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The Best Apps for Learning a Language
Family
October 2021
Reading time 6 Minutes

For many of us visiting another country hasn’t been possible this year, but that’s no excuse not to brush up on your language skills

Whether you just want to know more than ‘pain au chocolat s’il te plait’ or ‘me gustaria uni cerveza’, or you want to become fluent, these are the best apps to help you learn.

Babbel

babbel.com

With a modest selection of languages to choose from (13 in total), Babbel is all about quality over quantity. You can get started for free, however there is also a paid subscription for more extensive features, including live classes taught by real teachers. The app breaks lessons into short, easily digestible chunks, and includes interactive elements such as quizzes to keep you on your toes. Lessons are also customised for the specifics of the language, country and culture, so you’ll never make an embarrassing faux-pas again.

Memrise

memrise.com

Memrise has 23 languages to choose from and with both a free tier or a premium paid plan, anyone can learn easily from their mobile phone. We’ve all tried to copy the robotic Google translate voice to no avail, but that’s no longer a problem with Memrise. The ‘Learn with Locals’ feature, includes videos of real-world situations with native speakers, helping you understand words, phrases and sentences spoken by people with real accents. The pronunciation mode means your own speaking skills are tested too.

Duolingo

duolingo.com

Going far beyond the usual languages on offer, Duolingo’s choice of 37 languages includes classics as well as some more unusual options. But don’t worry if you want to learn French for your holiday and Klingon just for fun, because you can enrol in as many languages as you like at once. Lessons constantly teach new material, but you will be encouraged to return to older content to practice. Best of all, you get all of this for free.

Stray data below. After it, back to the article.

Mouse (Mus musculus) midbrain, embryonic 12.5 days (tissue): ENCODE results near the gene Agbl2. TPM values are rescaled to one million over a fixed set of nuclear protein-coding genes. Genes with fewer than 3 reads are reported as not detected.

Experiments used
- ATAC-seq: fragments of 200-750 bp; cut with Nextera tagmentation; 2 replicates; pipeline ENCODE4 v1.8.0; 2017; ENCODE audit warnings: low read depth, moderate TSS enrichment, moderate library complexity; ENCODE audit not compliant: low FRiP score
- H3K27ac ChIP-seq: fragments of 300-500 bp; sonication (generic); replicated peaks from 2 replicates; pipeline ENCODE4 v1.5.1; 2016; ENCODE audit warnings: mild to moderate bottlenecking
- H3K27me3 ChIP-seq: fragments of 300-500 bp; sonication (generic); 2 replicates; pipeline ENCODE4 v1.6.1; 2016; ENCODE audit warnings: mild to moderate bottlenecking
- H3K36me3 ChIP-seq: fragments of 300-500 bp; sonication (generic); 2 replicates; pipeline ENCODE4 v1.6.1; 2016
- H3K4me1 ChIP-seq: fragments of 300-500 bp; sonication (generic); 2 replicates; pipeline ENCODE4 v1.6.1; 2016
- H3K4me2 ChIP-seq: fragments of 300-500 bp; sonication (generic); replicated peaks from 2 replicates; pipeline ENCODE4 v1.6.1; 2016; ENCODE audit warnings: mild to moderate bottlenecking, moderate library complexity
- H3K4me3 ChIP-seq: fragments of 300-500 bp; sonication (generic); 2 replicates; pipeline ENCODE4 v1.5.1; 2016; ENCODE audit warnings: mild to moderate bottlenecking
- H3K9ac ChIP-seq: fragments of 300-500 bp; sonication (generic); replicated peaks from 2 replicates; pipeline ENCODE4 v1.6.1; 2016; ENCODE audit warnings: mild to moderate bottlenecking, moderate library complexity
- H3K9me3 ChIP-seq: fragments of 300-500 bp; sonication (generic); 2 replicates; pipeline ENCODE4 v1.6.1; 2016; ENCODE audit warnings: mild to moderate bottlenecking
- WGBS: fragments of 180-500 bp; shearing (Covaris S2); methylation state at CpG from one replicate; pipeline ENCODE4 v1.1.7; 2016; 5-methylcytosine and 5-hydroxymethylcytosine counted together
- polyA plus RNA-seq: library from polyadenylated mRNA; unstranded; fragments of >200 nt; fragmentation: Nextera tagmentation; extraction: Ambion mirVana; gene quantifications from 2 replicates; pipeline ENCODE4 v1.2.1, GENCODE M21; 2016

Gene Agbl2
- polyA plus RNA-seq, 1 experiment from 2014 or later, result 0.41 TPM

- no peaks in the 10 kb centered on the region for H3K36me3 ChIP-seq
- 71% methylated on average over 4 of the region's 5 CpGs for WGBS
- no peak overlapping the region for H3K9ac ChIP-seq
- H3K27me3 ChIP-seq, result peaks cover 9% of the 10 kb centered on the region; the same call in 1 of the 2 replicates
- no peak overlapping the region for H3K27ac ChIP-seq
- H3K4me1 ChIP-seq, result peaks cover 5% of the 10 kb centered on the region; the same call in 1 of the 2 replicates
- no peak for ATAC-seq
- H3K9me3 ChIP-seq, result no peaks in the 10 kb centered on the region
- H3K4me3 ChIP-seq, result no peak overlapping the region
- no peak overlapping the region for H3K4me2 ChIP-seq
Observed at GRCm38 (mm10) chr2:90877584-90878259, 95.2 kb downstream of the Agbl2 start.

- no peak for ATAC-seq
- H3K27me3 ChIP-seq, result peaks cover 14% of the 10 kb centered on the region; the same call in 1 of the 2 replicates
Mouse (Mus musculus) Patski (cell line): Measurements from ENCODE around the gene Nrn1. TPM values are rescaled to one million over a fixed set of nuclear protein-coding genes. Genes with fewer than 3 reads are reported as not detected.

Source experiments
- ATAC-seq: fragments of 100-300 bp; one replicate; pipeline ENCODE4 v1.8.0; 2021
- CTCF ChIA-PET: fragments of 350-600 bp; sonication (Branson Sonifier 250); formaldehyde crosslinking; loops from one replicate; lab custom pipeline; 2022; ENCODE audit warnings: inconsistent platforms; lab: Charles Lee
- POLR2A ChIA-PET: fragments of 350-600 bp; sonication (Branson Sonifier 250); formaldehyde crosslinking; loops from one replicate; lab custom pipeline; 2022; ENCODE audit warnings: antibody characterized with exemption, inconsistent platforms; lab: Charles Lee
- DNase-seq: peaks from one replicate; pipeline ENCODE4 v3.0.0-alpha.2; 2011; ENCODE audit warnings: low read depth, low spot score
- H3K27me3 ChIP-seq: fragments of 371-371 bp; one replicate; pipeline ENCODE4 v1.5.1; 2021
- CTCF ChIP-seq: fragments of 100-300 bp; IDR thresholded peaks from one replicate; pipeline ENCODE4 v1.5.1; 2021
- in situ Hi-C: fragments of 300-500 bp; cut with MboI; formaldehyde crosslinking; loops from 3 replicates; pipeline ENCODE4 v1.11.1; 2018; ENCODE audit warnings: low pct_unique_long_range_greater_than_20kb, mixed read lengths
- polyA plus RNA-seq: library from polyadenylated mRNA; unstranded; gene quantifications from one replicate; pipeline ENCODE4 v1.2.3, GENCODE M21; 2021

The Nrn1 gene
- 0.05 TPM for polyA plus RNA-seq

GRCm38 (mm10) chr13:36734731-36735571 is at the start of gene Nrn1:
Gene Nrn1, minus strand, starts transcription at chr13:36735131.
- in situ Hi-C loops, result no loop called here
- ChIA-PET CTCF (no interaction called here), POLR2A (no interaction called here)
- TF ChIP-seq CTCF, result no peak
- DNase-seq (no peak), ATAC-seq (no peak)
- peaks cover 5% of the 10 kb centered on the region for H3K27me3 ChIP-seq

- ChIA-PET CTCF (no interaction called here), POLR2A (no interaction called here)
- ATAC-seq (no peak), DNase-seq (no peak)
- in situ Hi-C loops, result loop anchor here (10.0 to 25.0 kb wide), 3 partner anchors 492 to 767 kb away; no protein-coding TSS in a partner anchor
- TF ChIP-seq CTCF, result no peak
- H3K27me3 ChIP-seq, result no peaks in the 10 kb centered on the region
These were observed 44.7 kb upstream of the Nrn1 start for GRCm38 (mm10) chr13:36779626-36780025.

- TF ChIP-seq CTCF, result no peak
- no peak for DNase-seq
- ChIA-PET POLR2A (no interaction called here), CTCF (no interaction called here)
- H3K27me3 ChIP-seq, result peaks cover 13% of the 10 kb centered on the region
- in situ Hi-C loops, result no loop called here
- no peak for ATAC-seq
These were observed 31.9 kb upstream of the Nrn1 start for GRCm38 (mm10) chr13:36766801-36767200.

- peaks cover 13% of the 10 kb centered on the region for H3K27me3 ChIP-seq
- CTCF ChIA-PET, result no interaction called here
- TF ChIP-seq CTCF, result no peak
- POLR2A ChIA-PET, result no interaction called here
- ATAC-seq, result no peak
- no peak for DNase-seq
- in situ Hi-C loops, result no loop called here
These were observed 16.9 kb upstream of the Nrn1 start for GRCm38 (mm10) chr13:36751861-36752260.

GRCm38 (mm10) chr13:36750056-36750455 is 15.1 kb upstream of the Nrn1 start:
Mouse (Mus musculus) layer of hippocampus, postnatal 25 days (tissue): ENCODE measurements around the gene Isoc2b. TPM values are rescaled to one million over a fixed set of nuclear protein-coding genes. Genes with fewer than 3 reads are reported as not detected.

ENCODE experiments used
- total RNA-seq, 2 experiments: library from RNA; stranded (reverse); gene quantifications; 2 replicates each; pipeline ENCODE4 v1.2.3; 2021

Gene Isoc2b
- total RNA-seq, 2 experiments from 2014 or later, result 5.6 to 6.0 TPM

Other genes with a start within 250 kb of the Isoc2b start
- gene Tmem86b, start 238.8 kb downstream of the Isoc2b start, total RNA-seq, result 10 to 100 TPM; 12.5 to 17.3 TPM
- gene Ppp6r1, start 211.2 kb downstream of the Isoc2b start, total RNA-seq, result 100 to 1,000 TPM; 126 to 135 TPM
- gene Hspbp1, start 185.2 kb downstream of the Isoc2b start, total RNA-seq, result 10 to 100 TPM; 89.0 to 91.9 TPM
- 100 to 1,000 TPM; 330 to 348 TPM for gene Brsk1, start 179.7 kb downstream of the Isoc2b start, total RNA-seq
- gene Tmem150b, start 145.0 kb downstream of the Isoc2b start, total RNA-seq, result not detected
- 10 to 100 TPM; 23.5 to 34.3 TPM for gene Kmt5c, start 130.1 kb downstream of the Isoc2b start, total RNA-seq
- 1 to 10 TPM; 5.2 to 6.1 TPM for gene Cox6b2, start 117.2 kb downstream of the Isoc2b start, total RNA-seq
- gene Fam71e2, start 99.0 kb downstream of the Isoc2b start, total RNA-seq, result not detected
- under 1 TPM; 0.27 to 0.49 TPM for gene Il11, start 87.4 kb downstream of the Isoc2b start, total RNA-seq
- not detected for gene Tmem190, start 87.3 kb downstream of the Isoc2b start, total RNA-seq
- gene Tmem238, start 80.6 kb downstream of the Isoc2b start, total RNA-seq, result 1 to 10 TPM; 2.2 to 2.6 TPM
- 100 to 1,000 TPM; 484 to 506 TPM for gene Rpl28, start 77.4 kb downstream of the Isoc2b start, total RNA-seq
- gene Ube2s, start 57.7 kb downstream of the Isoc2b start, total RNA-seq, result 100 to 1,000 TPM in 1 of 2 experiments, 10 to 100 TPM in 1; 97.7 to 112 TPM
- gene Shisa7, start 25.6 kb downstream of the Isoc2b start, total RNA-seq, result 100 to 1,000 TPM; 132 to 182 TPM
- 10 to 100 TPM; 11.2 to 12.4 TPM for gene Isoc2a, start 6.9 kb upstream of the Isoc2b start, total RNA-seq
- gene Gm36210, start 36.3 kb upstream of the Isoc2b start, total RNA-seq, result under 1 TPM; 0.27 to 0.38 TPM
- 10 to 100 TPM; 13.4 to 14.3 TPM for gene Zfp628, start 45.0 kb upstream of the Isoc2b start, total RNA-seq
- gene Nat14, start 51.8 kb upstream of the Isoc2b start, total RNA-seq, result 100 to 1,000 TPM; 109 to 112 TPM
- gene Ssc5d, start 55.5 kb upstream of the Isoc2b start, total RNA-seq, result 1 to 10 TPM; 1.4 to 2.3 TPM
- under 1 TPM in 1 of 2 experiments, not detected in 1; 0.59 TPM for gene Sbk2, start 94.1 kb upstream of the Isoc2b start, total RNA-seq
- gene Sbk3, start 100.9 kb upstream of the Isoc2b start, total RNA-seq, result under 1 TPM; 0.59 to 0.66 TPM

Babbel language app Memrise language app duolingo app

Rosetta Stone

rosettastone.co.uk

Among the oldest and best-known language learning apps, the longevity of Rosetta Stone is an indication of how well it works. Now a mobile app, it has a number of different modes, all based on immersing yourself in the language. With live classes with a tutor, associating spoken words with images on-screen, the app telling you words for items it can see using your camera, and of course traditional lessons too, you will be ready for proper conversations that don’t follow script. 

Drops

languagedrops.com

A member of the Kahoot! family of apps, Drops is easy to use. Through a series of games and interactive features you’re introduced to thousands of new words and phrases in more than 42 languages. Rather than committing to long intensive learning sessions, instead enjoy quick, fun and focused practice. Since it only requires five minutes a day, this app makes language learning a daily habit rather than a chore, so it’s easy to keep up and make progress.

Busuu

busuu.com

With four different levels to choose from, Busuu will design a course based on what you want to know and how much time you can devote per day to learning. So, whether you simply want to ask for directions to the supermarket or hold meaningful conversations about politics, this app will help you personally reach your goal. We especially love the speech recognition tool which encourages you to develop your speaking skills by helping you practice the language out loud, but there are also flashcards, listening dialogues, grammar lessons and more.

Rosetta Stone language app Drops language app Basuu language
Top tips for learning a language:

• Establish goals and set milestones – by ticking off goals as you achieve them you can literally see the progress you are making.

• Be realistic – don’t expect to become fluent overnight, but rather set achievable expectations you can stick to.

• Make it fun – studying isn’t always fun at the best of times, so by making it fun it will become something you want to do, not that you have to do.

• Learn as a family – if you make it an activity you can do together then you will be less likely to give up, why not even make it a competition?

• Integrate into your life – exposure to a language is important so find little ways to make it part of your day, such as listening to music or watching TV.

• Remember why you started – learning a language is not easy so if you remember what made you start to learn that is what should motivate you.

• Reward yourself – book a holiday abroad to treat yourself and practice your new language skills!


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